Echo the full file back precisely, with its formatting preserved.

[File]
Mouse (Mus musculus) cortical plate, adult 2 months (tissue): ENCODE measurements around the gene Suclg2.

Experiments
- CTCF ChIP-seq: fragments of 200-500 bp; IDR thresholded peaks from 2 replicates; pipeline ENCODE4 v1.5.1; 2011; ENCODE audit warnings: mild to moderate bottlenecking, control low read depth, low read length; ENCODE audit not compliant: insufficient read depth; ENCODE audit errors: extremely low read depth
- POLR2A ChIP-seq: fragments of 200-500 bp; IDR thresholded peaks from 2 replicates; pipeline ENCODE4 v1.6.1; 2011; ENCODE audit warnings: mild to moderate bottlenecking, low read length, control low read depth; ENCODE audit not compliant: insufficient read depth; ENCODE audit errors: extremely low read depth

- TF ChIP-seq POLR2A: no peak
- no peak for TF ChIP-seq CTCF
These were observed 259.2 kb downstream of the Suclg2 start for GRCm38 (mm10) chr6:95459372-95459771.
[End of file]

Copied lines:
Mouse (Mus musculus) cortical plate, adult 2 months (tissue): ENCODE measurements around the gene Suclg2.

Experiments
- CTCF ChIP-seq: fragments of 200-500 bp; IDR thresholded peaks from 2 replicates; pipeline ENCODE4 v1.5.1; 2011; ENCODE audit warnings: mild to moderate bottlenecking, control low read depth, low read length; ENCODE audit not compliant: insufficient read depth; ENCODE audit errors: extremely low read depth
- POLR2A ChIP-seq: fragments of 200-500 bp; IDR thresholded peaks from 2 replicates; pipeline ENCODE4 v1.6.1; 2011; ENCODE audit warnings: mild to moderate bottlenecking, low read length, control low read depth; ENCODE audit not compliant: insufficient read depth; ENCODE audit errors: extremely low read depth

- TF ChIP-seq POLR2A: no peak
- no peak for TF ChIP-seq CTCF
These were observed 259.2 kb downstream of the Suclg2 start for GRCm38 (mm10) chr6:95459372-95459771.